Edward Galvin of Syracuse University explained three instances of unusual restrictions and access concerns among their archival holdings. For many years, the university had a Native American mascot. Archives staff have the unusual perspective of seeing numerous versions of their “Saltine Warrior” over the years and can view how the image degraded over time into what Native American students and others called a “painted, feathered, war-crazed, half-naked fool.” That mascot was sidelined in 1978, and now the Archives has to censor the use of the Warrior image and ensure that any use is presented “in context.” Another restriction concern involves a 1959 campus fire that took the lives of seven U.S. airmen studying Russian and Slavic languages at the University. Fifty years later, the lack of a proper memorial to the lost students came to light and required Archives staff to review every related document to ensure that nothing inappropriate was being released to the media. Finally, there are several censorship issues involving the Syracuse University Archives’ major collection relating to the bombing of Pan Am Flight 103 over Lockerbie, Scotland, which took the lives of 35 students studying abroad with the university. Questions arise as to what graphically difficult images to release, what to do with personal effects of the victims--basically how to balance the research needs of the public and media while still protecting the victims and their surviving family members. Ed summarized that the best that can be done is to follow accepted standards and policies and try to not cause anyone any undue harm or pain.

Daniel Linke's presentation addressed the complexities of access to the American Civil Liberties Union collection at Princeton University, now the university's most highly used collection. In Dan’s absence, Ray LeFever of Delaware County Historical Society read the presentation notes, which delved into the restrictions necessitated by a range of attorney-client and work-product issues in case files that comprise a substantial portion of the ACLU collection. The guiding wisdom from Dan was that archives should place the onus of identification of restricted records on the donor when a complicated restriction needs to be administered on a set of historically important materials.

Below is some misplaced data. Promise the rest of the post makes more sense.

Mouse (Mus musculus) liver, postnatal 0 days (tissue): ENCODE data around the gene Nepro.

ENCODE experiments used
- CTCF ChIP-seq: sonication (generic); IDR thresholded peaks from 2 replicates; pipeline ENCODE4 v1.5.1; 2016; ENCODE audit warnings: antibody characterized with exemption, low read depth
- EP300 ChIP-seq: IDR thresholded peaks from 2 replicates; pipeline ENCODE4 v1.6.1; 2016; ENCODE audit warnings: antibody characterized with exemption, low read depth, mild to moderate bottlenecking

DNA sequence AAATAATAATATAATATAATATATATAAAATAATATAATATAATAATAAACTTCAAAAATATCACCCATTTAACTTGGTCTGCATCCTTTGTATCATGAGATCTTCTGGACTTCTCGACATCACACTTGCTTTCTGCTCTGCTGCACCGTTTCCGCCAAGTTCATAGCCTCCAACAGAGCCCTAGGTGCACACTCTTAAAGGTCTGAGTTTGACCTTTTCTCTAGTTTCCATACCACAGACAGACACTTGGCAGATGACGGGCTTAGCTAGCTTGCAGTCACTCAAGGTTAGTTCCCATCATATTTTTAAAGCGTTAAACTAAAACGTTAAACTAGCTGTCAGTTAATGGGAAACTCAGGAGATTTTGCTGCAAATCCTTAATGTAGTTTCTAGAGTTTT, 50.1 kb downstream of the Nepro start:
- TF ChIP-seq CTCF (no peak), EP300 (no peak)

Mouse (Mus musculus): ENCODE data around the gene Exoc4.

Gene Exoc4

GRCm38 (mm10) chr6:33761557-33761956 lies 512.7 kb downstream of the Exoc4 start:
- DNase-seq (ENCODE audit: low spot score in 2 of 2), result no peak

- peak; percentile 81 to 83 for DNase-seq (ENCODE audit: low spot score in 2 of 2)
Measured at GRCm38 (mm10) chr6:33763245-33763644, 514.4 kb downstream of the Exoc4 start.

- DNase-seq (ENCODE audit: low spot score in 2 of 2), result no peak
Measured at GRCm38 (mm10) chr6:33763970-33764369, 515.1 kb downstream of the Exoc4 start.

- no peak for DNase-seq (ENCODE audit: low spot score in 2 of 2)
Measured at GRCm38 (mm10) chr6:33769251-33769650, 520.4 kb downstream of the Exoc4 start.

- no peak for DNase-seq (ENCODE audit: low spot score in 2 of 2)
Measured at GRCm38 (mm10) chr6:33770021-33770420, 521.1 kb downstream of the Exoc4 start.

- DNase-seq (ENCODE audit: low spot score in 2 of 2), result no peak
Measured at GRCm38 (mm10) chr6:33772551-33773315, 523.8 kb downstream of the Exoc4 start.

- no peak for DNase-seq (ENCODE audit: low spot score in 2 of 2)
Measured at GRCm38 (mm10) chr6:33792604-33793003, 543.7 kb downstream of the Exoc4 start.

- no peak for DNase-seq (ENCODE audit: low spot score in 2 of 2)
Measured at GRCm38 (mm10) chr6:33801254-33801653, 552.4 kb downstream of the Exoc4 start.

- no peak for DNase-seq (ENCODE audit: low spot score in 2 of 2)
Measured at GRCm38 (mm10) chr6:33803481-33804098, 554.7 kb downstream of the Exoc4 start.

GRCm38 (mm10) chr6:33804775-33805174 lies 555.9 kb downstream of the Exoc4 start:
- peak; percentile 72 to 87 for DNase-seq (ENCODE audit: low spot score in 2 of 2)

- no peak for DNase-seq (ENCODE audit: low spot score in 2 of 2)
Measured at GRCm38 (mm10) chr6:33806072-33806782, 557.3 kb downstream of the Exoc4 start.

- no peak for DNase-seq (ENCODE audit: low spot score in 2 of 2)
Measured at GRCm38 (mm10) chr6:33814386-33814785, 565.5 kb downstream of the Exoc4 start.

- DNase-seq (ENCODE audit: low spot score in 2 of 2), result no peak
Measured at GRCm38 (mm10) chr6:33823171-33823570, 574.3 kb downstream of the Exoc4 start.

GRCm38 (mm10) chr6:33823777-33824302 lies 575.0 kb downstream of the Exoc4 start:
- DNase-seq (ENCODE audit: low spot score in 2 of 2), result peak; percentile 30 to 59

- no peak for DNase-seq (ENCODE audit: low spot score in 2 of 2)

Jeremy Floyd of Buffalo State College spoke about two collections with potentially challenging material. First, the Lester Glassner African American Experience Collection focuses on American pop culture and the ideas of kitsch and nostalgia from the 1940s. A collection of children’s books and a collection of objects with racist depictions of African Americans on salt shakers, books ends, board games, consumer packaging, and endless tchotchkes document an important, if uncomfortable, aspect of American history but raise the question of self-censorship by the college. Second, the Madeline Davis Lesbian, Gay, Bisexual, and Transgendered Archive of Western New York is an actively growing collection. It came from many donors under the umbrella of the collections founder, and it is the largest collection of materials from the LGBT community in the Buffalo area. Beyond the personal papers, organizational records, and artifacts are more than 200 gay pulp romance and erotica novels from the 1970s and 1980s. Precisely because of their ephemeral nature, this collection of books is a wealth of historical and sociological research material. However, their pornographic nature (discretely displayed in this presentation) makes these books challenging from a self-censorship perspective. So what to make of these collections, and how to handle these provocative materials? As with many things in the archival field, it seems to come down to providing context and demonstrating the cultural and historical value of the collections.

Contact Information:

Edward Galvin, University Archivist, Syracuse University,

Daniel Linke, University Archivist, Princeton University,

Jeremy Floyd, Project Archivist, SUNY Buffalo State,